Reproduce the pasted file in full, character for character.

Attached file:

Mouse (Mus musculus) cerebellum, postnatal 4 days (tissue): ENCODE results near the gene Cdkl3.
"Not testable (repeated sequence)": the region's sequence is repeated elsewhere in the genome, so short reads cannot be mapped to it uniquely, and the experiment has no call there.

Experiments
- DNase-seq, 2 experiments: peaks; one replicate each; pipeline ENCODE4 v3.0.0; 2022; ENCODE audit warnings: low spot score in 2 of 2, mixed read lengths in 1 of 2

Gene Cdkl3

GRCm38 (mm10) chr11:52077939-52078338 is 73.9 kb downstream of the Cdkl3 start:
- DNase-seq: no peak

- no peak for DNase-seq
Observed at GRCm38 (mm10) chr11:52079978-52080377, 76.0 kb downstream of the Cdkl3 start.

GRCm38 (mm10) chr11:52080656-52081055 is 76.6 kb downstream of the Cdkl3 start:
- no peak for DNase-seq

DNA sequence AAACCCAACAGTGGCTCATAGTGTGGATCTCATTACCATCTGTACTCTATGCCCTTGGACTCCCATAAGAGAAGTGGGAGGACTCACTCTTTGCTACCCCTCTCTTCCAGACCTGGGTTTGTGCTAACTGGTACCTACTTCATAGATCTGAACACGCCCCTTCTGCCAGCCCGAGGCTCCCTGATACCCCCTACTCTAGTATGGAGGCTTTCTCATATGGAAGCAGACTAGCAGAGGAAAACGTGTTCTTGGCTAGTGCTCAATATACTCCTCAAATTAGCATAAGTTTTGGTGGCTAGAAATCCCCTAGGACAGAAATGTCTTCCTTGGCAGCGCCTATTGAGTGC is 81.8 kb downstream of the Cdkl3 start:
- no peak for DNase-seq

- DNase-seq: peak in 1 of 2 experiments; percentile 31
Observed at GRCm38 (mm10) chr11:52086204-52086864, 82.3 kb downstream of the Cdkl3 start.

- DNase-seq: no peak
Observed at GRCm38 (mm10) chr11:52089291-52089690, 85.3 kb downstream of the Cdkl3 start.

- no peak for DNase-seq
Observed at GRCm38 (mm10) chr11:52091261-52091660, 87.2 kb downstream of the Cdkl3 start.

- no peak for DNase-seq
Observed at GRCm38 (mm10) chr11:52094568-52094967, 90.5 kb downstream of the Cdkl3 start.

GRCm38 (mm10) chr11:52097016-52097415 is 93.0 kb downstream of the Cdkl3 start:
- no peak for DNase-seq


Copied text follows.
Mouse (Mus musculus) cerebellum, postnatal 4 days (tissue): ENCODE results near the gene Cdkl3.
"Not testable (repeated sequence)": the region's sequence is repeated elsewhere in the genome, so short reads cannot be mapped to it uniquely, and the experiment has no call there.

Experiments
- DNase-seq, 2 experiments: peaks; one replicate each; pipeline ENCODE4 v3.0.0; 2022; ENCODE audit warnings: low spot score in 2 of 2, mixed read lengths in 1 of 2

Gene Cdkl3

GRCm38 (mm10) chr11:52077939-52078338 is 73.9 kb downstream of the Cdkl3 start:
- DNase-seq: no peak

- no peak for DNase-seq
Observed at GRCm38 (mm10) chr11:52079978-52080377, 76.0 kb downstream of the Cdkl3 start.

GRCm38 (mm10) chr11:52080656-52081055 is 76.6 kb downstream of the Cdkl3 start:
- no peak for DNase-seq

DNA sequence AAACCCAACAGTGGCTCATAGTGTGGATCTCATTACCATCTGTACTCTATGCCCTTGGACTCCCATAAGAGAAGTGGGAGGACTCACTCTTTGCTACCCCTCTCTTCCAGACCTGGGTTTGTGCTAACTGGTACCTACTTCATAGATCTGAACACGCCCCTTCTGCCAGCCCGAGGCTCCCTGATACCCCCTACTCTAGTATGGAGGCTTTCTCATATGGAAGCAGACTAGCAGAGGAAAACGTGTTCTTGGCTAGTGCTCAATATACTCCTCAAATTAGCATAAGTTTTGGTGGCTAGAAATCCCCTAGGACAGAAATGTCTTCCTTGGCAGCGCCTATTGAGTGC is 81.8 kb downstream of the Cdkl3 start:
- no peak for DNase-seq

- DNase-seq: peak in 1 of 2 experiments; percentile 31
Observed at GRCm38 (mm10) chr11:52086204-52086864, 82.3 kb downstream of the Cdkl3 start.

- DNase-seq: no peak
Observed at GRCm38 (mm10) chr11:52089291-52089690, 85.3 kb downstream of the Cdkl3 start.

- no peak for DNase-seq
Observed at GRCm38 (mm10) chr11:52091261-52091660, 87.2 kb downstream of the Cdkl3 start.

- no peak for DNase-seq
Observed at GRCm38 (mm10) chr11:52094568-52094967, 90.5 kb downstream of the Cdkl3 start.

GRCm38 (mm10) chr11:52097016-52097415 is 93.0 kb downstream of the Cdkl3 start:
- no peak for DNase-seq